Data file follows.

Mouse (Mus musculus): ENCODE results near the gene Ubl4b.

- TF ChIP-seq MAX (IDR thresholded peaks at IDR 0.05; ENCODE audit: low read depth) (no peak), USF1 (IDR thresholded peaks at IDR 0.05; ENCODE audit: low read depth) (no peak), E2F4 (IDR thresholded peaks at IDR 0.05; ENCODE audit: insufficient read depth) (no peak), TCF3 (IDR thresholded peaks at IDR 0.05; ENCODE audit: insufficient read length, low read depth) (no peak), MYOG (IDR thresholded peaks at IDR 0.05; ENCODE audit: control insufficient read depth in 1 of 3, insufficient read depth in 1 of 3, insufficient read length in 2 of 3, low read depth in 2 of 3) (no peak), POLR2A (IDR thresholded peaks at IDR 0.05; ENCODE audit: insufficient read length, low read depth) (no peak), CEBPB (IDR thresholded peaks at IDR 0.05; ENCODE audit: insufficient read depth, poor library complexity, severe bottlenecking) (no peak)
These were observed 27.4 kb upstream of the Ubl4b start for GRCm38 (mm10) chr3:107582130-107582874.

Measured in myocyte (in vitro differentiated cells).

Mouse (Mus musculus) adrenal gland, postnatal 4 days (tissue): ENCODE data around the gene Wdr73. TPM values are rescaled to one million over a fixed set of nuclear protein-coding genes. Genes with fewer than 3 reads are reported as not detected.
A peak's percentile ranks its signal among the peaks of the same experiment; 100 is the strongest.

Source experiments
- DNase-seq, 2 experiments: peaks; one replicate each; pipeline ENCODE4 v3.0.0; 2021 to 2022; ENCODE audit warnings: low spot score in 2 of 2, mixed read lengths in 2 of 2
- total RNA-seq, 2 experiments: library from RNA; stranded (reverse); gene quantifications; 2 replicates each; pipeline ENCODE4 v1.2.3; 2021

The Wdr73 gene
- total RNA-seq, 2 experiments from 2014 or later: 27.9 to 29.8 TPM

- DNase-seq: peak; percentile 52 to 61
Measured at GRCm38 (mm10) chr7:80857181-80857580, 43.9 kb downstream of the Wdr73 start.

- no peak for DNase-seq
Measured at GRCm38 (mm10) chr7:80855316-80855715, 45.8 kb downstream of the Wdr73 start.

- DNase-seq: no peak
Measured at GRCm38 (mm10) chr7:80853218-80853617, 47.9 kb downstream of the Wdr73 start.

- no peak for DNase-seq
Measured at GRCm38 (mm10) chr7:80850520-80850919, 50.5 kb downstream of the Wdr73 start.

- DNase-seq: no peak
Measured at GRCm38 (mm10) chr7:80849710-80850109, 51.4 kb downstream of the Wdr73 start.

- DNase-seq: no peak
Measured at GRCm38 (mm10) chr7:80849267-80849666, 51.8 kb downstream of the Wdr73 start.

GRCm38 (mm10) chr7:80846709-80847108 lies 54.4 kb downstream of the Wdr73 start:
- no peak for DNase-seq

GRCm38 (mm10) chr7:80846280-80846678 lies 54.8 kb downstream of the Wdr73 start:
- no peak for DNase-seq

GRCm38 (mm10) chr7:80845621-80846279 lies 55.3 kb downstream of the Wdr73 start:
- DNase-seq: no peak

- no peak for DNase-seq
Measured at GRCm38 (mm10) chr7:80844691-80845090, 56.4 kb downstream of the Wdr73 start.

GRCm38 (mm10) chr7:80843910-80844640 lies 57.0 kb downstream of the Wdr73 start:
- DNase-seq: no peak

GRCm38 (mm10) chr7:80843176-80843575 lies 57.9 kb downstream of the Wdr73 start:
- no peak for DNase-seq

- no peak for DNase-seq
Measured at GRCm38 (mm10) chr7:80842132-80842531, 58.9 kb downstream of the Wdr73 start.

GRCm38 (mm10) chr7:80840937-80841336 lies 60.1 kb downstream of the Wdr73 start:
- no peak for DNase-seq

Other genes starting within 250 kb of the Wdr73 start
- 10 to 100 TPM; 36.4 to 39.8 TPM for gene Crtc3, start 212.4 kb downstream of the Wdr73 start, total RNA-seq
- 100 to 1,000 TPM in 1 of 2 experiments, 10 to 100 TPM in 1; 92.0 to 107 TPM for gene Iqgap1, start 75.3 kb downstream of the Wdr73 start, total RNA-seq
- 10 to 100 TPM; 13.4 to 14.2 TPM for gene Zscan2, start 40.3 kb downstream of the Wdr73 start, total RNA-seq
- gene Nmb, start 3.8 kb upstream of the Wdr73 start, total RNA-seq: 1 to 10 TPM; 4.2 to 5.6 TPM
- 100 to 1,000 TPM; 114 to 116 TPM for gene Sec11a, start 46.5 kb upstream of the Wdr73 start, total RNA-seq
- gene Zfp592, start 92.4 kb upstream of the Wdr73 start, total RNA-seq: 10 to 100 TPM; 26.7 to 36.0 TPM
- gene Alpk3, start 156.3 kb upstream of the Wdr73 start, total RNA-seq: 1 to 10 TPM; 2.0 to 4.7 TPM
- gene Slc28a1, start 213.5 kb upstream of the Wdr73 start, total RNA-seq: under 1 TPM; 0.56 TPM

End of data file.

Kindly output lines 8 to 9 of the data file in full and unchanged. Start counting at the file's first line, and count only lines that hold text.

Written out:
- DNase-seq, 2 experiments: peaks; one replicate each; pipeline ENCODE4 v3.0.0; 2021 to 2022; ENCODE audit warnings: low spot score in 2 of 2, mixed read lengths in 2 of 2
- total RNA-seq, 2 experiments: library from RNA; stranded (reverse); gene quantifications; 2 replicates each; pipeline ENCODE4 v1.2.3; 2021